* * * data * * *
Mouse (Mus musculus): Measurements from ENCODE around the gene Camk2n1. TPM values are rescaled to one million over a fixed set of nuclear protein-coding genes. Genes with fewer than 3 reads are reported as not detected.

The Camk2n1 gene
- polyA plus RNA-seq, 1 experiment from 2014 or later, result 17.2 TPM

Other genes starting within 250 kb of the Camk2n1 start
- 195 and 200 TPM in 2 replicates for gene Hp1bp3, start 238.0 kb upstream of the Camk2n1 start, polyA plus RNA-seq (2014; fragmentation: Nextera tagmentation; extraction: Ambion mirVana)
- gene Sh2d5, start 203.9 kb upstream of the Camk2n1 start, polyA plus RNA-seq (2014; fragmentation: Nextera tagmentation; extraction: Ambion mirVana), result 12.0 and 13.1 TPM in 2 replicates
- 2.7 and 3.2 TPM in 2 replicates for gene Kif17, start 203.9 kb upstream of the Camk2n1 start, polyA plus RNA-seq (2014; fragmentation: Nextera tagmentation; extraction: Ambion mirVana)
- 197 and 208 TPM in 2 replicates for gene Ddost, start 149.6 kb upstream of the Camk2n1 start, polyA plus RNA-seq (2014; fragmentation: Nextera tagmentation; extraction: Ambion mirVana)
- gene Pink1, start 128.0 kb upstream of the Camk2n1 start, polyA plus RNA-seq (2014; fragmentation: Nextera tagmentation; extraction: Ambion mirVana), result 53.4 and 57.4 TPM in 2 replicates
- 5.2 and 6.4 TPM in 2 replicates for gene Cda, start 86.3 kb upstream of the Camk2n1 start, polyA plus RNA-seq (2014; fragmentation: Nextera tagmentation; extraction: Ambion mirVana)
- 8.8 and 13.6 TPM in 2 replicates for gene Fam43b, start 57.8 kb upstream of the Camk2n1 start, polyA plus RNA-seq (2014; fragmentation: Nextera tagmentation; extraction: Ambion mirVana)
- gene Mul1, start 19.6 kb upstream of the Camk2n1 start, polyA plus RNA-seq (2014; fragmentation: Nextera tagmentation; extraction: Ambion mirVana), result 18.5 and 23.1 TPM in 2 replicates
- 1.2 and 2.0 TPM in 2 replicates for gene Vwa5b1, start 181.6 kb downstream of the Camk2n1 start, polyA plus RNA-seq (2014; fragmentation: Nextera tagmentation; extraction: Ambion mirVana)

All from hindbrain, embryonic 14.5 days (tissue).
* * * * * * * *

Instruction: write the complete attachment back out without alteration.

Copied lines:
Mouse (Mus musculus): Measurements from ENCODE around the gene Camk2n1. TPM values are rescaled to one million over a fixed set of nuclear protein-coding genes. Genes with fewer than 3 reads are reported as not detected.

The Camk2n1 gene
- polyA plus RNA-seq, 1 experiment from 2014 or later, result 17.2 TPM

Other genes starting within 250 kb of the Camk2n1 start
- 195 and 200 TPM in 2 replicates for gene Hp1bp3, start 238.0 kb upstream of the Camk2n1 start, polyA plus RNA-seq (2014; fragmentation: Nextera tagmentation; extraction: Ambion mirVana)
- gene Sh2d5, start 203.9 kb upstream of the Camk2n1 start, polyA plus RNA-seq (2014; fragmentation: Nextera tagmentation; extraction: Ambion mirVana), result 12.0 and 13.1 TPM in 2 replicates
- 2.7 and 3.2 TPM in 2 replicates for gene Kif17, start 203.9 kb upstream of the Camk2n1 start, polyA plus RNA-seq (2014; fragmentation: Nextera tagmentation; extraction: Ambion mirVana)
- 197 and 208 TPM in 2 replicates for gene Ddost, start 149.6 kb upstream of the Camk2n1 start, polyA plus RNA-seq (2014; fragmentation: Nextera tagmentation; extraction: Ambion mirVana)
- gene Pink1, start 128.0 kb upstream of the Camk2n1 start, polyA plus RNA-seq (2014; fragmentation: Nextera tagmentation; extraction: Ambion mirVana), result 53.4 and 57.4 TPM in 2 replicates
- 5.2 and 6.4 TPM in 2 replicates for gene Cda, start 86.3 kb upstream of the Camk2n1 start, polyA plus RNA-seq (2014; fragmentation: Nextera tagmentation; extraction: Ambion mirVana)
- 8.8 and 13.6 TPM in 2 replicates for gene Fam43b, start 57.8 kb upstream of the Camk2n1 start, polyA plus RNA-seq (2014; fragmentation: Nextera tagmentation; extraction: Ambion mirVana)
- gene Mul1, start 19.6 kb upstream of the Camk2n1 start, polyA plus RNA-seq (2014; fragmentation: Nextera tagmentation; extraction: Ambion mirVana), result 18.5 and 23.1 TPM in 2 replicates
- 1.2 and 2.0 TPM in 2 replicates for gene Vwa5b1, start 181.6 kb downstream of the Camk2n1 start, polyA plus RNA-seq (2014; fragmentation: Nextera tagmentation; extraction: Ambion mirVana)

All from hindbrain, embryonic 14.5 days (tissue).